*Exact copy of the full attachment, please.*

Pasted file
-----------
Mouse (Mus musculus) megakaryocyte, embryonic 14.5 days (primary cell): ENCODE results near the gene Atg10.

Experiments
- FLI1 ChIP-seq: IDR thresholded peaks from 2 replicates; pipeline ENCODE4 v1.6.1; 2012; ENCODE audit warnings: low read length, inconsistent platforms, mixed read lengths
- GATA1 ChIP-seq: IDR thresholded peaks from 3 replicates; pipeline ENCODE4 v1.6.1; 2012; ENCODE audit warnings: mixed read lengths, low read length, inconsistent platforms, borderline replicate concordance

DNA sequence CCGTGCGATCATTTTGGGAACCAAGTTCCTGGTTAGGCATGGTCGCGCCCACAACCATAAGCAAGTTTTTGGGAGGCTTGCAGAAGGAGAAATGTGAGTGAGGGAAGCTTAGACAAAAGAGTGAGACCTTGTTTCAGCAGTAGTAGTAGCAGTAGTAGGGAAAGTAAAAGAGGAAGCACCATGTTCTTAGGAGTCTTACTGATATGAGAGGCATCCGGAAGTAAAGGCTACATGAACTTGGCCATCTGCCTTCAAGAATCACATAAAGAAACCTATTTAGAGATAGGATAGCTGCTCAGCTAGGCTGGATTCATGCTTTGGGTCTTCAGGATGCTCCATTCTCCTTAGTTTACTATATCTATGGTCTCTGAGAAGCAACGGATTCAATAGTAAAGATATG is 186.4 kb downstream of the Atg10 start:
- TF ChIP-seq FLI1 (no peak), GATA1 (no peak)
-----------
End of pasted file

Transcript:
Mouse (Mus musculus) megakaryocyte, embryonic 14.5 days (primary cell): ENCODE results near the gene Atg10.

Experiments
- FLI1 ChIP-seq: IDR thresholded peaks from 2 replicates; pipeline ENCODE4 v1.6.1; 2012; ENCODE audit warnings: low read length, inconsistent platforms, mixed read lengths
- GATA1 ChIP-seq: IDR thresholded peaks from 3 replicates; pipeline ENCODE4 v1.6.1; 2012; ENCODE audit warnings: mixed read lengths, low read length, inconsistent platforms, borderline replicate concordance

DNA sequence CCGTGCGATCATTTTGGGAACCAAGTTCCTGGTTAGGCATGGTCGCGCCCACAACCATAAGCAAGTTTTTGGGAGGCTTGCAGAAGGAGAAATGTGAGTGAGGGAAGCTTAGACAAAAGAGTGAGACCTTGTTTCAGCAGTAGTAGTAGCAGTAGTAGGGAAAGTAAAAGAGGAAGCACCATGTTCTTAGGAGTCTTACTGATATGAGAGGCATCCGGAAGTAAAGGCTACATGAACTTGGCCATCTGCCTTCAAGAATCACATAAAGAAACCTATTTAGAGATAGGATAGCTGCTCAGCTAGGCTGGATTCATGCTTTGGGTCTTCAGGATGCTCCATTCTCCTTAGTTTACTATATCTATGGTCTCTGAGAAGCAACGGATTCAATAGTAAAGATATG is 186.4 kb downstream of the Atg10 start:
- TF ChIP-seq FLI1 (no peak), GATA1 (no peak)